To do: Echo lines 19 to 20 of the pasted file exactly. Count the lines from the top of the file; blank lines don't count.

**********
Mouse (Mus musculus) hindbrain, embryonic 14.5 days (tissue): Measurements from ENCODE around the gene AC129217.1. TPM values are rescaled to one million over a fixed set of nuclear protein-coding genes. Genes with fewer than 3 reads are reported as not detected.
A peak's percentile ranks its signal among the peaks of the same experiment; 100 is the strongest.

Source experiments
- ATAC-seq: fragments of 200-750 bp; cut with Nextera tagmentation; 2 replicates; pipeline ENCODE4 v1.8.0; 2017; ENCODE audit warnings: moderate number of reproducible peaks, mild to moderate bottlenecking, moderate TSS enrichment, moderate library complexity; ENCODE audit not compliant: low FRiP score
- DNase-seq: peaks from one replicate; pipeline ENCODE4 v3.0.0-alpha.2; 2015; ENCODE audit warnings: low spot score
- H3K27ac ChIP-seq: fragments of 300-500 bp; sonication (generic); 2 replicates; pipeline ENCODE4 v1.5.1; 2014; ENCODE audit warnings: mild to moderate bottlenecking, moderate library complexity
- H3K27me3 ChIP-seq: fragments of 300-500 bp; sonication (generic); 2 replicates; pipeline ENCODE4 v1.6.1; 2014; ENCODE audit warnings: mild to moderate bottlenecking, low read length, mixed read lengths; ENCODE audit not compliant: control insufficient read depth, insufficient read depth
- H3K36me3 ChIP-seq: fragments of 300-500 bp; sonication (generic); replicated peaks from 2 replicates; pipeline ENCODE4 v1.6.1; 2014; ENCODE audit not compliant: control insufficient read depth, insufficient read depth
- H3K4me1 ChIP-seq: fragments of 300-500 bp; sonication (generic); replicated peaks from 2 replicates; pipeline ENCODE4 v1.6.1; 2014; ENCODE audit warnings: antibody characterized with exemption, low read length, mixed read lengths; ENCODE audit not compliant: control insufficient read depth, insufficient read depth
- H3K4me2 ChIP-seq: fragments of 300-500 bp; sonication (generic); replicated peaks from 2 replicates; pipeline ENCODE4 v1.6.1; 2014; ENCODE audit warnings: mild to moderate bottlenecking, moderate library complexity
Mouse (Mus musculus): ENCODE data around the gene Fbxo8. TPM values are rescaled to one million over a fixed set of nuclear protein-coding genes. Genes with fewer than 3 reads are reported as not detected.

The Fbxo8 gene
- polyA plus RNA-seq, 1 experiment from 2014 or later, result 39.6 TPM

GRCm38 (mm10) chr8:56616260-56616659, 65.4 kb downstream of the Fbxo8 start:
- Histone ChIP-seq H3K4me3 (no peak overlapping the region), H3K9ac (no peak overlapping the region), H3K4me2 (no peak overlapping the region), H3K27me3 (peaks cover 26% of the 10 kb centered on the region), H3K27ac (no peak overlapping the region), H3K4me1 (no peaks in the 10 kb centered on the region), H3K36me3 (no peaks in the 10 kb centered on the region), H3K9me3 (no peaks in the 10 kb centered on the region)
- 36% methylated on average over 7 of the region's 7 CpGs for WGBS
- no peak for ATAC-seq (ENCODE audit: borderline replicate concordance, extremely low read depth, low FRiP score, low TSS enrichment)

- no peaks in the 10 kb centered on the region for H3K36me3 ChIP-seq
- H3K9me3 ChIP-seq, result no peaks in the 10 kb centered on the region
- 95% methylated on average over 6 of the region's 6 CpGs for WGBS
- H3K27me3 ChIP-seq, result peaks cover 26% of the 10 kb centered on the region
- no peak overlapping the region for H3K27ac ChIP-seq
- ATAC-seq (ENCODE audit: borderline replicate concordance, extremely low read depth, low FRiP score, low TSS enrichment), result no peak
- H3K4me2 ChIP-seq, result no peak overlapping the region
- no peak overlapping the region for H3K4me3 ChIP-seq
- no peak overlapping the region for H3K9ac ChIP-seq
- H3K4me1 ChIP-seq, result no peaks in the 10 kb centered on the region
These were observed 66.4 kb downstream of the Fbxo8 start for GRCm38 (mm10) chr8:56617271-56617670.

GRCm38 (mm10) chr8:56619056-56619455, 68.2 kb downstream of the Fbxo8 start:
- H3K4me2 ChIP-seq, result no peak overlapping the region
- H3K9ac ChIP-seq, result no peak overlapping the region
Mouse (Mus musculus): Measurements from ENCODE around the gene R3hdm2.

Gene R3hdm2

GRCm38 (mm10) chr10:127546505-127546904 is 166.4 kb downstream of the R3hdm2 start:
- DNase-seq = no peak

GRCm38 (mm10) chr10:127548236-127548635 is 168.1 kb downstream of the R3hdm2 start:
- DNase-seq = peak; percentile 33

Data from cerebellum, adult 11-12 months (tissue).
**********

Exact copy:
- H3K9me3 ChIP-seq, result no peaks in the 10 kb centered on the region
- 95% methylated on average over 6 of the region's 6 CpGs for WGBS